Indeed, being the provider is still first and foremost in the minds of many American men, and that could be a definite reason as to why men today are marrying at a later age than ever before. When I asked all the single guys I interviewed if they would ever propose to a girl at a time when they weren't financially stable, their answer was a resounding "No." They all recognized that marriage can be difficult, and that adding financial stress to the equation probably wasn't the best idea. 75% Of Women Would Not Marry Someone Who Was Unemployed
Rather than being flippant about their roles as husbands and fathers, many felt that waiting to begin either of those life stages was an integral part of taking them seriously.
"I'm going to be a dad for the first time in December," says Ryan, age 33, "and I've waited a long time to say that." Ryan is a professional musician. He plays the standing bass in various jazz trios throughout Southern California, and has been with his wife for 11 years. "We dated six years, were engaged for one, and have been married for four. I didn't want to rush into anything because I know too many musicians who have screwed up their families on account of their careers."
Ryan spent an entire year mentally preparing for fatherhood, and coming to the point where he could confidently put his children first. He talks about his love of music and how he was originally inspired to pursue it after taking a college course on Duke Ellington. Yet, he also admits, "If I have to hang it all up as a musician because my kid is starving, or my wife is about to leave me, then I will. I'll hang it up."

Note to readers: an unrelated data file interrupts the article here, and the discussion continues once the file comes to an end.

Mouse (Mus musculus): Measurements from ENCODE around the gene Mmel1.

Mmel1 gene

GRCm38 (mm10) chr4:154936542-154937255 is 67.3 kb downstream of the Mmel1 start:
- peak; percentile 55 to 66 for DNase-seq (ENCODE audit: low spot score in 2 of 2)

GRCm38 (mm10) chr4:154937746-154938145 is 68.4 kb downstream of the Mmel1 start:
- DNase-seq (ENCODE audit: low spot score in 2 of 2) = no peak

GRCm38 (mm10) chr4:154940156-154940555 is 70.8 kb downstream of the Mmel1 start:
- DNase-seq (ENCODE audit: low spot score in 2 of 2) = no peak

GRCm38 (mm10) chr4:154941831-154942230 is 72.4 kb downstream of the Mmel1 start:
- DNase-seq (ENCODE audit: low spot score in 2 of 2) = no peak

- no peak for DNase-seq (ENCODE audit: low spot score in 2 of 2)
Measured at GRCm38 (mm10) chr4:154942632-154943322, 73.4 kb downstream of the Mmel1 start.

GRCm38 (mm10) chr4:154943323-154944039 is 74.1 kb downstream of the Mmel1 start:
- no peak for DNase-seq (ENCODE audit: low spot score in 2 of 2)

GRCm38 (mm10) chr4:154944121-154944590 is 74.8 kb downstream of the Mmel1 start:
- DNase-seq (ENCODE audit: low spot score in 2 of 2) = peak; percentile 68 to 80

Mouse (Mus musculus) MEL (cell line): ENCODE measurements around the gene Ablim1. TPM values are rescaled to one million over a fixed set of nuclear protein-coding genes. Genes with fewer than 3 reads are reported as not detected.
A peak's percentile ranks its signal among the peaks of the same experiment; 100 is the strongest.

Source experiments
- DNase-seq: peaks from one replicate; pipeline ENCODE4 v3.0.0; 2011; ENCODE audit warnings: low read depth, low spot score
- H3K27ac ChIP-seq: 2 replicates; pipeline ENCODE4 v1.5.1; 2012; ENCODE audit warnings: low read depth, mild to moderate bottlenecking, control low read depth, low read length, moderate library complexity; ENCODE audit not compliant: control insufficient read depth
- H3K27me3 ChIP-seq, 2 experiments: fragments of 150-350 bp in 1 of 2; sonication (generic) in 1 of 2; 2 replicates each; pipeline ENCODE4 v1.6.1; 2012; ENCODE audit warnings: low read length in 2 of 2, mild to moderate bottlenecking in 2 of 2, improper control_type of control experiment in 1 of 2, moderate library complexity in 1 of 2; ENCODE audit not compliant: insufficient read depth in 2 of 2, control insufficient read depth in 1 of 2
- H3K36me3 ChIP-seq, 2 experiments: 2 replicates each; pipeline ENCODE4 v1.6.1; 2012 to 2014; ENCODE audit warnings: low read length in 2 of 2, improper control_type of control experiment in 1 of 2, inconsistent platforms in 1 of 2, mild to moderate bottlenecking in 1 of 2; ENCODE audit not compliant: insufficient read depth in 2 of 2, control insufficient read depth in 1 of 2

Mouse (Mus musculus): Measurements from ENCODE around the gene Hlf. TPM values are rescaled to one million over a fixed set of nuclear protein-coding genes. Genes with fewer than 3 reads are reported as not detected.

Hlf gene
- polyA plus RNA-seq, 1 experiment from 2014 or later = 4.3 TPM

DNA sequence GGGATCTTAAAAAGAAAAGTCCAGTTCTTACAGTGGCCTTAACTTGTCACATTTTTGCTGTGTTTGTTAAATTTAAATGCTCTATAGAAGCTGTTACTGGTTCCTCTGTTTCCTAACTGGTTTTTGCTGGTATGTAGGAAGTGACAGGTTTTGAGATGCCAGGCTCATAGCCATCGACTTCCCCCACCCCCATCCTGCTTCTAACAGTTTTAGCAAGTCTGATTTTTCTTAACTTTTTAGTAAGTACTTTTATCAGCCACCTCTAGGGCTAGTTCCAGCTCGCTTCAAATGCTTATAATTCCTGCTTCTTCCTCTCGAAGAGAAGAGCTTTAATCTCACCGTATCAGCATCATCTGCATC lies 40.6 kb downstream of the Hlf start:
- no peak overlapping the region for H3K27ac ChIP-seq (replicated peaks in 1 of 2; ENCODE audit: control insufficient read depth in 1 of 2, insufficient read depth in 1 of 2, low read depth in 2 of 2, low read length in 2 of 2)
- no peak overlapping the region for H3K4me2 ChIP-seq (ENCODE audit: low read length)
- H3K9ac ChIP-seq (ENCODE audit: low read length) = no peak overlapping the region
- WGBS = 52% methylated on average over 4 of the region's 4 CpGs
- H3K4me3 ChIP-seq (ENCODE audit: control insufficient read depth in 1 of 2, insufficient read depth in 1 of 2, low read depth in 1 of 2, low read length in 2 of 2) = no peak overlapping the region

Bryant is 21, a father, and quick to put his family first; yet, unlike Ryan, he did not spend years preparing for fatherhood and marriage. Bryant met his wife when he was 17 years old and then married her two years later when she became pregnant. "We knew we loved each other anyway," he says, "so we got married two weeks before the baby was due because we wanted to start things out right."
Bryant's son is 15 months old and he loves spending as much time with him as possible. "I'm young, so I have lots of energy," he says. "I'm always jumping with him, playing hide and seek, reading to him, and teaching him Spanish." Although he wasn't planning to be a husband and father at such a young age, Bryant says he wouldn't change it for anything.
Chris resolutely agrees. Chris is 34 years old and has an 8-year-old daughter. He and his wife took the opposite approach of Bryant, and waited until their daughter was four years old before finally tying the knot. "We loved each other, but never really thought about marriage. It just wasn't important to us," he says.
Even Chris, who has acted maturely and is quite content with his life, has not technically surpassed all the Milestones of Adulthood. He hasn't finished college and is in the process of taking classes towards becoming a Systems Administrator for a large company.
Perhaps our definition of adulthood needs a bit of reassessing. Being A Single Parent Has Made Me A Better (Future) Husband